9. Koslusky and the other seamen who had been on the sinking Fort Norfolk swam to The Black Rock or to a British net tender which had come alongside. On reaching The Black Rock Koslusky climbed up the Jacob's ladder which had been thrown over the side for the purpose of taking the men back aboard.

 10. Libelant showed no particular ill effects from his jump into the water on his return to the vessel. He continued to do his work until September 14, 1944 when the vessel arrived at Plymouth, England, and he was taken by the Chief Engineer to the 115th General Army Hospital there. From this hospital he was transferred to the 67th General Army Hospital and on November 5, 1944 was repatriated to the United States aboard The Brazil, a hospital ship. On arrival in the United States on November 16, 1944 he was admitted to the United States Marine Hospital at Brighton, Massachusetts, from which he was discharged on November 29, 1944 with a recommendation of thirty days convalescence.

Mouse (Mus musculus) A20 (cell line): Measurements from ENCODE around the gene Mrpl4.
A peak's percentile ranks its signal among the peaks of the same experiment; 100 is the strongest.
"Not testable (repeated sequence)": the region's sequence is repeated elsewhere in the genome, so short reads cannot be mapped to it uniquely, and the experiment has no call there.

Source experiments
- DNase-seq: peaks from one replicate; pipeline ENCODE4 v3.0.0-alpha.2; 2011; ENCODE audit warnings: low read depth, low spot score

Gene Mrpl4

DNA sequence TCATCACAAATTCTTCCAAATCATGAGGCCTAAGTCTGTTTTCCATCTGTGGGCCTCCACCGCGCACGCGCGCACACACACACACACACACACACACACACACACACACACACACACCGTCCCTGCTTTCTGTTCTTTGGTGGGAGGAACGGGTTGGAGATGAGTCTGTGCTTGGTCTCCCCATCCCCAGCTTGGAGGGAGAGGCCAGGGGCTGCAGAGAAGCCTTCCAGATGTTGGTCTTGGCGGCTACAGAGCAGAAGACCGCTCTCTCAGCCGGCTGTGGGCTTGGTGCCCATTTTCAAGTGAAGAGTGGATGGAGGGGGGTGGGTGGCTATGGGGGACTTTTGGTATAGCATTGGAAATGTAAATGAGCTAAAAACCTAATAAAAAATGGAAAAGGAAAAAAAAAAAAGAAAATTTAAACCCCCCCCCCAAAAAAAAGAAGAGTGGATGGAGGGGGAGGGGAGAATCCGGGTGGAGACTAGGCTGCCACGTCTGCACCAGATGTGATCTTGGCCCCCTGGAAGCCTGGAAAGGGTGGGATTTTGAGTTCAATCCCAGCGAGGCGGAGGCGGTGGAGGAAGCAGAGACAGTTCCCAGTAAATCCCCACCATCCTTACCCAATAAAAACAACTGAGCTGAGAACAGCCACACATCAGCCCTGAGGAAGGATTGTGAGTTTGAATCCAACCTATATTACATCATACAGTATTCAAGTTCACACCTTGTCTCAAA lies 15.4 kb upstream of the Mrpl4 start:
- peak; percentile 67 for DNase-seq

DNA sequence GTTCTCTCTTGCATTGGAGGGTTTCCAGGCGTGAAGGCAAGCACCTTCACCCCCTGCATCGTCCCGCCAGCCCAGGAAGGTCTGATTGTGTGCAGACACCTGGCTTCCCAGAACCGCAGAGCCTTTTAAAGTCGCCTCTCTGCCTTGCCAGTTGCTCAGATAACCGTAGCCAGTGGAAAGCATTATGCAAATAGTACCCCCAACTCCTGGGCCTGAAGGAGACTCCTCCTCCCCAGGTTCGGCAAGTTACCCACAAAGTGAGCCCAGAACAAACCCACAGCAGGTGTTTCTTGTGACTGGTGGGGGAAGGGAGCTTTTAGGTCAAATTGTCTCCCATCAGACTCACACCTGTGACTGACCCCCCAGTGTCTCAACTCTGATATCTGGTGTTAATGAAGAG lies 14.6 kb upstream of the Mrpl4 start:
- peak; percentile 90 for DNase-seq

11. Thereafter libelant received treatment as an outpatient at the United States Public Health Service Hospital at 67 Hudson Street, New York, on several occasions and was discharged as fit for sea duty in May of 1945. On May 29, 1945 he was examined and passed for sea duty on the S/S Grace Abbott upon which he served as an oiler. He left that vessel on August 22, 1945 to enter a hospital at Balboa Heights, Canal Zone, where he remained for several weeks. He was returned to the United States and on October 5, 1945 he entered the Marine Hospital at Ellis Island and the U.S. Marine Hospital at Stapleton, Staten Island, from which he was discharged on September 17, 1951 as permanently unfit for duty at sea. He now resides at Sailors Snug Harbor, Staten Island, New York, and is disabled from performing any duties.

 12. Libelant claims that his present deafness, blindness in his left eye, spondylolisthesis, or a slipping forward of the fifth lumbar vertebra, and encephalopathy, a degenerative disease of the brain, are all directly attributable to his jump from the bow of The Fort Norfolk.